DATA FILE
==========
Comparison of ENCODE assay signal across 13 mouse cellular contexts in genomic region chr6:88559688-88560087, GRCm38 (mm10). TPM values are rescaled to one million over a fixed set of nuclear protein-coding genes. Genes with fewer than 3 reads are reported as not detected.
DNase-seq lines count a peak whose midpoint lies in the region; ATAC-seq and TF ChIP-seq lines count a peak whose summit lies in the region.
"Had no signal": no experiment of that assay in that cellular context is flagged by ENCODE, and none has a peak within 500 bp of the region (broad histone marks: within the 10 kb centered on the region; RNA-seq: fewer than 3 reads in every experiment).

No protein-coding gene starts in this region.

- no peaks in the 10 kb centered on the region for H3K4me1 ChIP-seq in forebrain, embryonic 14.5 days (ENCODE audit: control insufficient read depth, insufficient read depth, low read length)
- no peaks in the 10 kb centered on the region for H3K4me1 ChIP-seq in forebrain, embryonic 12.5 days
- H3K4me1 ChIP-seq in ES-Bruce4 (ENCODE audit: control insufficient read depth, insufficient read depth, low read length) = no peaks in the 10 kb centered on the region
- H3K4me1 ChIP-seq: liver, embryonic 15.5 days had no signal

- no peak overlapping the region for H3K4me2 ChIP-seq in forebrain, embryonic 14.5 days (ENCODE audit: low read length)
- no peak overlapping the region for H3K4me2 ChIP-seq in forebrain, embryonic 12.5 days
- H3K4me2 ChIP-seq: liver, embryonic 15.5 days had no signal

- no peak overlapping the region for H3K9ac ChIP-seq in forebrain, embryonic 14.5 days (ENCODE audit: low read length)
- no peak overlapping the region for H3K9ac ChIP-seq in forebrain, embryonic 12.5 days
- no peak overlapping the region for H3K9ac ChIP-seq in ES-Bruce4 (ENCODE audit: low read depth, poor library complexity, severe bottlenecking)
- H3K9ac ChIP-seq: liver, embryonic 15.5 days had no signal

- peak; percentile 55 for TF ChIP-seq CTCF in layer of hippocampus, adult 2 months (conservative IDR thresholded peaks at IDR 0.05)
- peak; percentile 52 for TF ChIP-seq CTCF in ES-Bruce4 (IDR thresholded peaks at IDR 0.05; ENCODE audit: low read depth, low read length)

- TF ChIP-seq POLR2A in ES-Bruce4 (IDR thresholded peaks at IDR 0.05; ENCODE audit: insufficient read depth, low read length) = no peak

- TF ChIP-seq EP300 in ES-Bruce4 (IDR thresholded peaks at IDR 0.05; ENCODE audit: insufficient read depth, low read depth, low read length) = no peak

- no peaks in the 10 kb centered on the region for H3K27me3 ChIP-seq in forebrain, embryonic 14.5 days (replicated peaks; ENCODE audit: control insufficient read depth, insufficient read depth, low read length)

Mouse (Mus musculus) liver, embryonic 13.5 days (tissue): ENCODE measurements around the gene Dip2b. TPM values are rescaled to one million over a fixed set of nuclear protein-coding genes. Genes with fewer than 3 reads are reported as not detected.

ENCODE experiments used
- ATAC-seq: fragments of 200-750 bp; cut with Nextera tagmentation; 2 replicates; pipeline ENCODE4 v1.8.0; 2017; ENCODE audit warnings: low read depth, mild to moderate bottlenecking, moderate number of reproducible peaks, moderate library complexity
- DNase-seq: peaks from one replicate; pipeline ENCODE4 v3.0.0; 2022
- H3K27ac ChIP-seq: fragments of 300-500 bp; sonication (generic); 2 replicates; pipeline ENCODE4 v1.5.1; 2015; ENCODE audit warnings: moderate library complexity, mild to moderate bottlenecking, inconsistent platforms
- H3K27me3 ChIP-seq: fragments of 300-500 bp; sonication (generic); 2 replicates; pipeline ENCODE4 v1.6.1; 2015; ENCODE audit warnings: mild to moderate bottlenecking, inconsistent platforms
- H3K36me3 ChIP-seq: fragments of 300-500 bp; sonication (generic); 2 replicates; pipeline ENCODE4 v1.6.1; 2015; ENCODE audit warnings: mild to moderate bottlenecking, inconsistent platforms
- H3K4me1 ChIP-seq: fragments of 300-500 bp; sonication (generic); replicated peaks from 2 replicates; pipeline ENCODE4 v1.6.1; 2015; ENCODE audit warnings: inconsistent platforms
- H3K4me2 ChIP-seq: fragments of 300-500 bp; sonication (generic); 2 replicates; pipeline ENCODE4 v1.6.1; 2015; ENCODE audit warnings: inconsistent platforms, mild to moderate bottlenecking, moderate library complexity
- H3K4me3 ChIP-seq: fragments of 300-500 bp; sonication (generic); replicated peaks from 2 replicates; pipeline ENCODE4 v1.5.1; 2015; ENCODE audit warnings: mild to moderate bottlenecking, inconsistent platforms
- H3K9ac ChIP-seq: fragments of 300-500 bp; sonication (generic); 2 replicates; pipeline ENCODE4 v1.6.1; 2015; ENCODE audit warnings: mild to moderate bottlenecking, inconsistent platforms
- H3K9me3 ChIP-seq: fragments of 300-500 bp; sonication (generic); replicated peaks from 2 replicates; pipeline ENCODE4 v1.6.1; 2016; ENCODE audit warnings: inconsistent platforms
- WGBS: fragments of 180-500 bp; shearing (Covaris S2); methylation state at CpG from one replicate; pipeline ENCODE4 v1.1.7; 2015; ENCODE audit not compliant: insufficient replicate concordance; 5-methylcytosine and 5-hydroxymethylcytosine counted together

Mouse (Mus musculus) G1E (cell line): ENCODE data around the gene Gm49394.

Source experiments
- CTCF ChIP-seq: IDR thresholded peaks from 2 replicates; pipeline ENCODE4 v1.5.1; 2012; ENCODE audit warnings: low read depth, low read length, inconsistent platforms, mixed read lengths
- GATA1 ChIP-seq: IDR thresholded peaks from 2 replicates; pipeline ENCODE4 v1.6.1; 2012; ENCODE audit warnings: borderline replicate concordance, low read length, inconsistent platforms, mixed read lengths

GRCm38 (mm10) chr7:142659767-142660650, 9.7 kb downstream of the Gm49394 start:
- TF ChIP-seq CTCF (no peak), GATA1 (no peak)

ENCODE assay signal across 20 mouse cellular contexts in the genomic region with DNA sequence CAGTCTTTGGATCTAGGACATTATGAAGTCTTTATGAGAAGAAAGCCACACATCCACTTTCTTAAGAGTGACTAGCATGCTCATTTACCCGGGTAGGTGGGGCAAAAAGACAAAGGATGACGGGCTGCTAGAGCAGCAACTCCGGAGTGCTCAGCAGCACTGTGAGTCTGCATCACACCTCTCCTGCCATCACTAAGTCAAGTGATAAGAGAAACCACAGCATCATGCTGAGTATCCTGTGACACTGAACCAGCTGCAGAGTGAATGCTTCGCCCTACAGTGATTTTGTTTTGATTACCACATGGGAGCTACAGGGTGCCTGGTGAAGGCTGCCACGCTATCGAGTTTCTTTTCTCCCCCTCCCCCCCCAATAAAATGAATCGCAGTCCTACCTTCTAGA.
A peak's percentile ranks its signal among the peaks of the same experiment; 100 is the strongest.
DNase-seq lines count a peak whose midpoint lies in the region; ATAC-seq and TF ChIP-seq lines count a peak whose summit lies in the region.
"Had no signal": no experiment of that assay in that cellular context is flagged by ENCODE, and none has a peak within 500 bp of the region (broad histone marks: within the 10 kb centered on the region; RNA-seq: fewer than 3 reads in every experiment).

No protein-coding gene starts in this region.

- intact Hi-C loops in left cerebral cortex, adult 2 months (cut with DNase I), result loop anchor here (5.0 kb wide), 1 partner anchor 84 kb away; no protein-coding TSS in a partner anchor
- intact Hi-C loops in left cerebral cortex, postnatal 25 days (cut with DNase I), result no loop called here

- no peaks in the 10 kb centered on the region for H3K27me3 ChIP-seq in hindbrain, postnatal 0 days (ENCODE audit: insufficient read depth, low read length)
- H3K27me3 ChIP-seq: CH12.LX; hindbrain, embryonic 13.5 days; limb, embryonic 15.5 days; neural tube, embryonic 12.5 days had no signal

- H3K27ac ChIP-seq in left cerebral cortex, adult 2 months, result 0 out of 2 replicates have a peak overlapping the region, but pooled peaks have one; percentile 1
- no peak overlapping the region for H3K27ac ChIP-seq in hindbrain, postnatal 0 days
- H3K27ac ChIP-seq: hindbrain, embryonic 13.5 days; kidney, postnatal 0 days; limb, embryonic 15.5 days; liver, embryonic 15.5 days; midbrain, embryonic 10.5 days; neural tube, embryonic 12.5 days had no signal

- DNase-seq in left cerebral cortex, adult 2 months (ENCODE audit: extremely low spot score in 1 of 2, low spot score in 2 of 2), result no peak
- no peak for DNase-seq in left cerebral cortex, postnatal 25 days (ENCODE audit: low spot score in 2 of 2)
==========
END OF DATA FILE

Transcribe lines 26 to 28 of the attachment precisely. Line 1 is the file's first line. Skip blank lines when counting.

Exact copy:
- H3K27me3 ChIP-seq: fragments of 300-500 bp; sonication (generic); 2 replicates; pipeline ENCODE4 v1.6.1; 2015; ENCODE audit warnings: mild to moderate bottlenecking, inconsistent platforms
- H3K36me3 ChIP-seq: fragments of 300-500 bp; sonication (generic); 2 replicates; pipeline ENCODE4 v1.6.1; 2015; ENCODE audit warnings: mild to moderate bottlenecking, inconsistent platforms
- H3K4me1 ChIP-seq: fragments of 300-500 bp; sonication (generic); replicated peaks from 2 replicates; pipeline ENCODE4 v1.6.1; 2015; ENCODE audit warnings: inconsistent platforms